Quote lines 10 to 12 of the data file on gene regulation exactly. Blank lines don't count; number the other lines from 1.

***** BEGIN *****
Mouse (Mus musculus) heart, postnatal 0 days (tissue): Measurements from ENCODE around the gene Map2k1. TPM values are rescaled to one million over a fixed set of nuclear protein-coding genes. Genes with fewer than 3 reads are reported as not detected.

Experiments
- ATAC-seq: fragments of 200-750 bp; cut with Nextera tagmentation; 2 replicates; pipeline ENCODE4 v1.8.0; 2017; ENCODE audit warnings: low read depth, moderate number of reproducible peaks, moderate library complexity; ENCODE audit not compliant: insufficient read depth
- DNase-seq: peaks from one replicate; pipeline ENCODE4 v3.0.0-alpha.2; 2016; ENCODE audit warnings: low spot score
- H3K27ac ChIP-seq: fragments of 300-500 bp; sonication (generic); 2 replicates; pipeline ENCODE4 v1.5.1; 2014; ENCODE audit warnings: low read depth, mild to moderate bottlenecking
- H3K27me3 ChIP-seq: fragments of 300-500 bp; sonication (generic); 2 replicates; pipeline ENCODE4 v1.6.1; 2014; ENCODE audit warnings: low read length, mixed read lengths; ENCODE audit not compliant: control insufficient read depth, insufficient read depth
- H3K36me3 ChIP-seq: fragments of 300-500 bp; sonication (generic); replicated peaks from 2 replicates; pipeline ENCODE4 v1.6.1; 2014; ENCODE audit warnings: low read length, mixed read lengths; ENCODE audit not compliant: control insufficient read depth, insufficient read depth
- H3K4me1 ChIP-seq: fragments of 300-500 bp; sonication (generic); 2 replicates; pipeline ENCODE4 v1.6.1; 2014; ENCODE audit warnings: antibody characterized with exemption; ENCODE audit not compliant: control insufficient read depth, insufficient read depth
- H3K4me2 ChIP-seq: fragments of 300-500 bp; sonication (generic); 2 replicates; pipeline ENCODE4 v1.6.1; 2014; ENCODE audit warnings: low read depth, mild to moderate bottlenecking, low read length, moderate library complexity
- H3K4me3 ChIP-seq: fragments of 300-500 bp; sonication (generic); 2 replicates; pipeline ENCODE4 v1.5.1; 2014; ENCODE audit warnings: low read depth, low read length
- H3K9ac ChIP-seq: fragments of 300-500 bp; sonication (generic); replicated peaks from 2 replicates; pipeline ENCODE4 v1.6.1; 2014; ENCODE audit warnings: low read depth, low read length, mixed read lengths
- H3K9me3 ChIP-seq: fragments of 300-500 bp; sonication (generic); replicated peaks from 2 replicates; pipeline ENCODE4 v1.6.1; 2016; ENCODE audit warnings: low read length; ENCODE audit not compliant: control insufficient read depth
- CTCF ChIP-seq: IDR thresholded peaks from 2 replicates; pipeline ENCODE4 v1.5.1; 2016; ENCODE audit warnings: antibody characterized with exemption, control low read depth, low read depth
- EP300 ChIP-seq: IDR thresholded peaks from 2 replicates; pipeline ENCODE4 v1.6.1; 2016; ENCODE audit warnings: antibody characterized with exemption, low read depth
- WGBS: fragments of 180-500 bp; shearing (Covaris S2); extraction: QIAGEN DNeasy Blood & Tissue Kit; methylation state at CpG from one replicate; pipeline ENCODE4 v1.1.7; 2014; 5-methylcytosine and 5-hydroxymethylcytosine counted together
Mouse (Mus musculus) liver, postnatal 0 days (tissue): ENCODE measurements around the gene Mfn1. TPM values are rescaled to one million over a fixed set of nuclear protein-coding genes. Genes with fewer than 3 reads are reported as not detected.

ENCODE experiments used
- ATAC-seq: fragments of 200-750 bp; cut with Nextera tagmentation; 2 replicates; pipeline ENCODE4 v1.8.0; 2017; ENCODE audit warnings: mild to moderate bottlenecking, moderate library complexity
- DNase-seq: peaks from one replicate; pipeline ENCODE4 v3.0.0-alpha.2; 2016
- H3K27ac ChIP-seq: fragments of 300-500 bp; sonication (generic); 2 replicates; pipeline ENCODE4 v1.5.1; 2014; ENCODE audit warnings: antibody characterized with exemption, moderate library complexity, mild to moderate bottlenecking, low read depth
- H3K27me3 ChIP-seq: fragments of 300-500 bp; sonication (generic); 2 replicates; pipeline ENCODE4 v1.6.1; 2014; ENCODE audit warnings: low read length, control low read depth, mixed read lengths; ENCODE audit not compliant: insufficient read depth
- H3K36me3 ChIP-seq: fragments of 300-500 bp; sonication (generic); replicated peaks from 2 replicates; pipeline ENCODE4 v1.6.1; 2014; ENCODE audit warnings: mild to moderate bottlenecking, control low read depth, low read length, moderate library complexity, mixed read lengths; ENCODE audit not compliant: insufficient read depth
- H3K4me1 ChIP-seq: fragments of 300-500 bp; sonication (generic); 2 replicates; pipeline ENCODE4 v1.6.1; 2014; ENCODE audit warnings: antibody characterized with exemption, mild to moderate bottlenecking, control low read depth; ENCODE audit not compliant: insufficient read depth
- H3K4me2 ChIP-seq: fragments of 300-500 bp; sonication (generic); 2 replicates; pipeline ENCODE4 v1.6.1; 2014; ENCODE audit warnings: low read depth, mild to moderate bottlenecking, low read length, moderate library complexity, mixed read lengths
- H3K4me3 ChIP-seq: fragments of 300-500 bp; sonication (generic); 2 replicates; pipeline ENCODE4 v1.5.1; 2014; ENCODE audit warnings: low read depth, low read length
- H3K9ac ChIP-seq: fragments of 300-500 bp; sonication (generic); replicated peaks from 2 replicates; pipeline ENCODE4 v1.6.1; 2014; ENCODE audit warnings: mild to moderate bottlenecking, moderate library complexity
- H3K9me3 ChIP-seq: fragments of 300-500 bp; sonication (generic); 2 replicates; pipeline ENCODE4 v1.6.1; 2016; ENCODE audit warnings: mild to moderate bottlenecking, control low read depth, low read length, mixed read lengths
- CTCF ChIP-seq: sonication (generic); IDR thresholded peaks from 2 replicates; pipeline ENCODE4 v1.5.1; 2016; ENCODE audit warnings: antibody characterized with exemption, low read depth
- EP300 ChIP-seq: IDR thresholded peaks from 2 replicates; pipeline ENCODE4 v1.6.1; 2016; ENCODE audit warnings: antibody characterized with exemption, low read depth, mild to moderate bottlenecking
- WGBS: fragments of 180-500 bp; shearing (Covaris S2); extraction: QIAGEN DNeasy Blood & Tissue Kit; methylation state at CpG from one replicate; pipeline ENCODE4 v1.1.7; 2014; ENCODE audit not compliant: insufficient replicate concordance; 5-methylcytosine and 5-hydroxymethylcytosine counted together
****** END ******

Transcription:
- H3K4me3 ChIP-seq: fragments of 300-500 bp; sonication (generic); 2 replicates; pipeline ENCODE4 v1.5.1; 2014; ENCODE audit warnings: low read depth, low read length
- H3K9ac ChIP-seq: fragments of 300-500 bp; sonication (generic); replicated peaks from 2 replicates; pipeline ENCODE4 v1.6.1; 2014; ENCODE audit warnings: low read depth, low read length, mixed read lengths
- H3K9me3 ChIP-seq: fragments of 300-500 bp; sonication (generic); replicated peaks from 2 replicates; pipeline ENCODE4 v1.6.1; 2016; ENCODE audit warnings: low read length; ENCODE audit not compliant: control insufficient read depth